The NCVHS held a series of three hearings in 2006-2007 to learn more about the health privacy practices of entities that make significant use of health information in their day-to-day operations but are not covered by the Health Insurance Portability and Accountability Act (HIPAA). At the first two hearings, we heard from representatives of life insurers, insurance regulators, human resource professionals, occupational health physicians, financial institutions, primary and secondary schools, and colleges. The third hearing focused on health care providers and other entities in the health industry that are not covered by the HIPAA privacy rule. We inquired about the degree to which they are regulated by other federal or state laws and the possible effects that federal health privacy coverage would have on their operations. What we learned from the testimony strongly reinforces our conviction that all entities that deal with personally identifiable health information should be covered by some federal privacy law. The NCVHS would like to share with you some additional observations in support of our earlier recommendation with respect to this last group of non-covered entities, those operating in the health care arena.

{The National Committee on Vital and Health Statistics’ (NCVHS) letter to Secretary Leavitt recommends that “HHS and Congress should move expeditiously to establish laws and regulations that will ensure that all entities that create, compile, store, transmit or use personally identifiable health information are covered by a federal privacy law.” But the problem is what exactly is “privacy”? So far, Congress has NOT defined privacy, which has resulted in Americans having no right to privacy in electronic health systems. If Congress does not pass a law that provides a standard definition of health information privacy, we will simply get more bad laws and regulations that talk about privacy but do not actually protect health privacy. Privacy is defined by NCVHS as the right to control access to personal health information. ~ Dr. Deborah Peel, Patient Privacy Rights}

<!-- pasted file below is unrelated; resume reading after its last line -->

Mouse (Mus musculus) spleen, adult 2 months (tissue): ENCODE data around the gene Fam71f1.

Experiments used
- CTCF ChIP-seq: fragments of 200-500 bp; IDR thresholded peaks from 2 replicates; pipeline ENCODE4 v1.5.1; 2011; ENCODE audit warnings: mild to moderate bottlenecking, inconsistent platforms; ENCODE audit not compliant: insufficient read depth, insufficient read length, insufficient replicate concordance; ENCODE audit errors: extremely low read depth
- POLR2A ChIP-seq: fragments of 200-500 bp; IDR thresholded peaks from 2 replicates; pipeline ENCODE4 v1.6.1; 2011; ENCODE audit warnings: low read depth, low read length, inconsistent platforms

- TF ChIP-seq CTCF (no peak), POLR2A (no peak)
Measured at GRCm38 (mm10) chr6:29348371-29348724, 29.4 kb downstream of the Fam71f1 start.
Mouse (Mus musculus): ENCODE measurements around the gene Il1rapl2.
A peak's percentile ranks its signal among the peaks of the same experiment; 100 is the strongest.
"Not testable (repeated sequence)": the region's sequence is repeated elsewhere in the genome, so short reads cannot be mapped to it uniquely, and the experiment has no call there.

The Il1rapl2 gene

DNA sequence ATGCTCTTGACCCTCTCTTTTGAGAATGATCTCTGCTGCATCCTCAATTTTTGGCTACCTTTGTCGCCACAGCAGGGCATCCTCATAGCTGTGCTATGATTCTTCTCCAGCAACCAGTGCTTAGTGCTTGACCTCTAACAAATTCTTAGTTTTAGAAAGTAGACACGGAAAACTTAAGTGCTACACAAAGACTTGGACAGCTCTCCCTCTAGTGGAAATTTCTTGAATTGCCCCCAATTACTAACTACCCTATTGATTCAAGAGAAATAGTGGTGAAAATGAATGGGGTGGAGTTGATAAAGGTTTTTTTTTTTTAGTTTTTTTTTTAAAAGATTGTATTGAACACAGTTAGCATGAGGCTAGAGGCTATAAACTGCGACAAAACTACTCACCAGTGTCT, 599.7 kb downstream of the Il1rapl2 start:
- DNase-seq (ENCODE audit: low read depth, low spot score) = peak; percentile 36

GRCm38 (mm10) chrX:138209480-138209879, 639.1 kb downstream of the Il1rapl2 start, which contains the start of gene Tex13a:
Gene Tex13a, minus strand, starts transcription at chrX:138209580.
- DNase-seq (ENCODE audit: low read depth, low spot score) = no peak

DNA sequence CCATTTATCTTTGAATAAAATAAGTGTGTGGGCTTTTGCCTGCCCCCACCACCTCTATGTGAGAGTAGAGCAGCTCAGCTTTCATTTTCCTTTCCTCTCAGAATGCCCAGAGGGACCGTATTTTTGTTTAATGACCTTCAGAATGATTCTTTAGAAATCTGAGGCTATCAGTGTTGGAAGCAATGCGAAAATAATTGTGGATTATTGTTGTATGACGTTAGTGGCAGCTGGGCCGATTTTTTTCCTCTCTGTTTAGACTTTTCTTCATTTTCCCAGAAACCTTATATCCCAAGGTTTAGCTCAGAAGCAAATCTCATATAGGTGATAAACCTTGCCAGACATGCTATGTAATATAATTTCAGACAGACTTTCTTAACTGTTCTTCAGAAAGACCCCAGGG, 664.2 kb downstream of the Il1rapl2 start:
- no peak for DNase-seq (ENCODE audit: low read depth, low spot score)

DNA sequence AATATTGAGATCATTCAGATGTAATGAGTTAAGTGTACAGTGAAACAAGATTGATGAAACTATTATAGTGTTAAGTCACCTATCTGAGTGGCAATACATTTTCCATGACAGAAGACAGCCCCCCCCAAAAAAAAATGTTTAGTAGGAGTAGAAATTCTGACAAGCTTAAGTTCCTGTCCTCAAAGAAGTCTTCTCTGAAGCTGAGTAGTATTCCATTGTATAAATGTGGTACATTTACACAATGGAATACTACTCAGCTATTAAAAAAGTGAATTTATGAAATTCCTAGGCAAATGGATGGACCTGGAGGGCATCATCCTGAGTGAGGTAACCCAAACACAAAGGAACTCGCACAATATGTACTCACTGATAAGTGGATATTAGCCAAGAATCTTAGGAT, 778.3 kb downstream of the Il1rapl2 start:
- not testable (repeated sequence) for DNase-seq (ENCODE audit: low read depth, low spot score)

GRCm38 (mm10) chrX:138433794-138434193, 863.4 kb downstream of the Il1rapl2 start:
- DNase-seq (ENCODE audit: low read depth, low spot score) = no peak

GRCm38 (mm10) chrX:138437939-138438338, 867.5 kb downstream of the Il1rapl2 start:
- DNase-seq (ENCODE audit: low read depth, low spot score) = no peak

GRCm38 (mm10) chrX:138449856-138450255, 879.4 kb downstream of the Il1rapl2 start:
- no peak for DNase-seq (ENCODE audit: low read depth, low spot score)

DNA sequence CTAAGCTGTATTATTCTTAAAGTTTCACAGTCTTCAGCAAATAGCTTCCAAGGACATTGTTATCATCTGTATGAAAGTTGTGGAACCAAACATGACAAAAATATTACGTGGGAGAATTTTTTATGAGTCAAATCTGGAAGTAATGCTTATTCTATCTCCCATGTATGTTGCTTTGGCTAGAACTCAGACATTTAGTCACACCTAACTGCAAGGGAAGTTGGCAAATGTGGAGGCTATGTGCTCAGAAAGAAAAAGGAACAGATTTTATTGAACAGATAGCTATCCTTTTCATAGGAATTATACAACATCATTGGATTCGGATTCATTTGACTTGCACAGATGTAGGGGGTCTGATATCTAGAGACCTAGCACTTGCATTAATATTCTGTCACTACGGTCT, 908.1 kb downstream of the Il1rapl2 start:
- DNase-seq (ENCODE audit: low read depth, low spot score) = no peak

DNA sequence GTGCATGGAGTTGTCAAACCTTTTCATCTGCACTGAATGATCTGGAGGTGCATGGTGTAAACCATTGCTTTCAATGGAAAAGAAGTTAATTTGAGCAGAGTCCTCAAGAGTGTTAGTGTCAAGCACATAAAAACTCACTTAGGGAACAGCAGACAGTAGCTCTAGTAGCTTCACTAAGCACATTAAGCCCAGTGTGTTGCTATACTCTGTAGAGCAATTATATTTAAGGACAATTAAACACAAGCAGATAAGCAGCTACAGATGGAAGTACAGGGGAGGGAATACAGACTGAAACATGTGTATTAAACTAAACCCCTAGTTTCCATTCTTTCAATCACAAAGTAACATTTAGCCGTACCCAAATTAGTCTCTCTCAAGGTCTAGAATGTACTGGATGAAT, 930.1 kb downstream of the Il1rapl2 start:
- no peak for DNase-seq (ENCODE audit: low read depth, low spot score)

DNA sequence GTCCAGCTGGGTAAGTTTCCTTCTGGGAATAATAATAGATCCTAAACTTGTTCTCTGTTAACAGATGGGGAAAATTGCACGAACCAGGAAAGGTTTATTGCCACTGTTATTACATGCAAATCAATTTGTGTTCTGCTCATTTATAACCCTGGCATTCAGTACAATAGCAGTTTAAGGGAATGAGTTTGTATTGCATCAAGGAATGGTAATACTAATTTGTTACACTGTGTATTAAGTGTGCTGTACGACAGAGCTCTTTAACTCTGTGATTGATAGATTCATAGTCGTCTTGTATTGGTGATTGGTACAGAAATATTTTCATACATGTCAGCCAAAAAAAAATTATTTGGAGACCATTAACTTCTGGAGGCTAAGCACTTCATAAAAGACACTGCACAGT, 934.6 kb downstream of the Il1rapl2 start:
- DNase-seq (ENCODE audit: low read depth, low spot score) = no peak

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Ohio clarifies doctor role in patient privacy

Doctors can defend patients’ privacy rights for them, and HIPAA doesn’t preempt a stricter state law, an Ohio appeals court decides.

Patient privilege belongs foremost to the patient. But what is a physician allowed to do to protect that privacy when he or she is whisked into a lawsuit by a court order for medical records?

In Article, Doctors Back Ban on Gifts From Drug Makers

The gifts, drugs and classes that makers of pharmaceuticals and medical devices routinely give doctors undermine medical care, hurt patients and should be banned, a group of influential doctors say in today’s issue of The Journal of the American Medical Association.

Medical schools and teaching hospitals should be the first to establish a comprehensive ban, the group writes. But the authors argue that all doctors should eventually follow suit.

Broadly adopted, the recommendations would transform doctors’ day-to-day lives and shut off the focus of drug makers’ biggest expenditures. But Dr. David Blumenthal, an author of the article, said it was “not very likely” that many in medicine would listen to the group.

“I’m not very optimistic,” said Dr. Blumenthal, a professor at Harvard Medical School who, like many of the article’s 10 other authors, has studied conflicts of interest in medicine for years.